Last week, my kids were playing an imagination game that for some reason involved tossing books in the air. Of course, my four-year-old son took it to the next level and chucked a board book at my daughter's face, giving her a black eye for Christmas. I was horrified. They were throwing books in the air?! I am not a fan parenting during the winter. When it's chilly and rainy, there's obviously nothing to do but stay inside and throw books at each other's faces.
But staying inside and reading is delightful, and I'm working to get my kids on board. Here are (in no particular order) five of my favorite reads this year. It was so hard to narrow down, I almost skipped writing this post altogether.
#1 - What is the Bible?: How An Ancient Library of Poems, Letters, and Stories Can Transform the Way You Think and Feel About Everything by Rob Bell
This book. It is spectacular. I didn't want it to end. Chapters are almost like stand alone devotionals, unlocking a story or passage of Scripture and blowing it wide open. As a lifelong church goer, I've heard a lot about the Bible, but almost everything I learned in Bell's latest book was fresh and challenging. This book made me love God and the Bible more. I think that's a good thing.
#2 - Creativity, Inc.: Overcoming the Unseen Forces That Stand in the Way of True Inspiration by Ed Catmull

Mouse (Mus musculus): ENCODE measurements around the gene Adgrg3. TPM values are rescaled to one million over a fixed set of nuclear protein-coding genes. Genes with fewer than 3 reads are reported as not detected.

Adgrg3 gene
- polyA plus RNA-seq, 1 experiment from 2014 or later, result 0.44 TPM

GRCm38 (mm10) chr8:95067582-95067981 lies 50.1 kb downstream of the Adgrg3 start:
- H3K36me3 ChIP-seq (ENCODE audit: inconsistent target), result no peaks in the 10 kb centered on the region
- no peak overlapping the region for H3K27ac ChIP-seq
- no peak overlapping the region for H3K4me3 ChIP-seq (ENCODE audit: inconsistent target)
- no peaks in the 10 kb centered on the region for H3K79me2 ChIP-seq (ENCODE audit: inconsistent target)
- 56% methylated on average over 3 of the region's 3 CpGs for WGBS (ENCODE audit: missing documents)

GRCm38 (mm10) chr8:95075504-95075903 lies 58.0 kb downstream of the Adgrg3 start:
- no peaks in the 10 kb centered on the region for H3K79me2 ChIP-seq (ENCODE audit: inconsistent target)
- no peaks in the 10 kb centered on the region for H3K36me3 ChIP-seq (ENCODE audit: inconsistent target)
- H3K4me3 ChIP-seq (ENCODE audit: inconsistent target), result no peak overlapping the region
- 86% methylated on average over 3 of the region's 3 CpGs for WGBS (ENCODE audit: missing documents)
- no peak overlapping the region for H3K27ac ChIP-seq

Catmull is one of the co-founders of Pixar. I think I discovered this book from Elizabeth Gilbert referencing it in Big Magic (which I loved last year). There's some great insight here on leading teams and nurturing space for creativity and innovation. But I loved the inside look at epic storytelling and was really inspired to recognize the power of collaboration and the art of a craft. Plus, it was fun to hear the backstory and evolution of so many Pixar classics!
#3 - The Hate U Give by Angie Thomas
I want everyone to read this book. It's a powerful story of a young teenager who sees her friend fatally shot by a police officer. She tries to understand what happened and the ways it impacts the two communities in which she lives - her poor, urban neighborhood and her fancy, suburban prep school. The book is timely and accessible.
#4 - Braving the Wilderness: The Quest for True Belonging and the Courage to Stand Alone by Brené Brown
I will be rereading this masterpiece from Brené Brown very soon. Over the last year, I know I personally have felt exiled from groups and labels that helped me create an identity over the past decades. This book helped me articulate what I was feeling and why, and it offered practical support for being a bridge-builder because standing between two groups can be lonely.
#5 - The Radius of Us by Marie Marquardt
Is it odd that my two fiction choices are both YA? I just really enjoy them. This story explores difficult topics in immigration, including unaccompanied minors and asylum seekers from Central America. But the YA medium makes the topic accessible and includes romance and teen drama that is fun to read. (Note: Marquardt's 3rd book releases in February, and I can't wait!)
Okay, so I still have so many books I want to share. So here are some of my other favorites I read in 2016: Barking to the Choir, Zeitoun, Lucky Boy, Falling Free, Shalom Sistas, Break Open the Sky, and Year of Yes. You can always see what I'm currently reading or have read on my Goodreads profile!